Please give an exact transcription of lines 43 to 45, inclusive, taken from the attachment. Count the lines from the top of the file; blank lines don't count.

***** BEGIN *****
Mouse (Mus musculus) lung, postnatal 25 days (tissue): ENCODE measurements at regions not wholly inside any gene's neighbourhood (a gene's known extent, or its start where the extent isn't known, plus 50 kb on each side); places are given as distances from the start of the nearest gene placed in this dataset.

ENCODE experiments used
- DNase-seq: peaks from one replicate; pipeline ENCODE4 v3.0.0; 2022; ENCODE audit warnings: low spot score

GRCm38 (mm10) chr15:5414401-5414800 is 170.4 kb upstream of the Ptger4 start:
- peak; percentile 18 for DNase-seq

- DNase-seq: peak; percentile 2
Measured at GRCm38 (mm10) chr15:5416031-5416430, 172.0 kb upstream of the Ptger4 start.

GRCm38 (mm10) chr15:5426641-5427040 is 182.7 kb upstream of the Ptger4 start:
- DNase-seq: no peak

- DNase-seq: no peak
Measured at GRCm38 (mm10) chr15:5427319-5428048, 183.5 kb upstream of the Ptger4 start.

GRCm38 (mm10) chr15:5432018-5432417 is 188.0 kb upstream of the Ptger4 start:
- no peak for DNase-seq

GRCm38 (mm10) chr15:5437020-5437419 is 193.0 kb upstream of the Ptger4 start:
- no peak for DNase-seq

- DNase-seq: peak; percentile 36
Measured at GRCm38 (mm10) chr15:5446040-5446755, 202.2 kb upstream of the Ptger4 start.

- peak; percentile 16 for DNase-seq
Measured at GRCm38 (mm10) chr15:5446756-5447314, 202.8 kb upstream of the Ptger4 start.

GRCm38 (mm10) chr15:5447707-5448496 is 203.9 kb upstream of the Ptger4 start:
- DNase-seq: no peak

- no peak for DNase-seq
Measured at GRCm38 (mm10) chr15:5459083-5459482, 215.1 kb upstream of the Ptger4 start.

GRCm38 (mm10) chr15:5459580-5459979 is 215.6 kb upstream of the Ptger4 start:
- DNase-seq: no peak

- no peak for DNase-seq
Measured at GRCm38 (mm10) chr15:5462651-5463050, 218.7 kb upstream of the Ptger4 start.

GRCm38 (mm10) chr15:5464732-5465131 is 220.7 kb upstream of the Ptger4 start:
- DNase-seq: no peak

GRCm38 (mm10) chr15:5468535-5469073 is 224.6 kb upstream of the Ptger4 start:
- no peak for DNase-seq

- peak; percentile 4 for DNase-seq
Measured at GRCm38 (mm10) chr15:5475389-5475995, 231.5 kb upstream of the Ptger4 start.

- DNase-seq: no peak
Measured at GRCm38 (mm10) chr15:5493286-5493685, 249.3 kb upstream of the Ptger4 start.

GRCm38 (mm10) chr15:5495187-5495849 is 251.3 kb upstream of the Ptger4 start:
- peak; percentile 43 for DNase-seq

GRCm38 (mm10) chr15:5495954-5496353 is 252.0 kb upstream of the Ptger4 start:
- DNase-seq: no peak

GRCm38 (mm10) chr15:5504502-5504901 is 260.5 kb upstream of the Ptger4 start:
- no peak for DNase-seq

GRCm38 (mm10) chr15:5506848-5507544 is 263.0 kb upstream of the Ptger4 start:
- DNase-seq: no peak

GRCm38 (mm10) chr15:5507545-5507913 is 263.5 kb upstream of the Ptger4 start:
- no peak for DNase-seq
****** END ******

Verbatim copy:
- DNase-seq: no peak

GRCm38 (mm10) chr15:5507545-5507913 is 263.5 kb upstream of the Ptger4 start:
- no peak for DNase-seq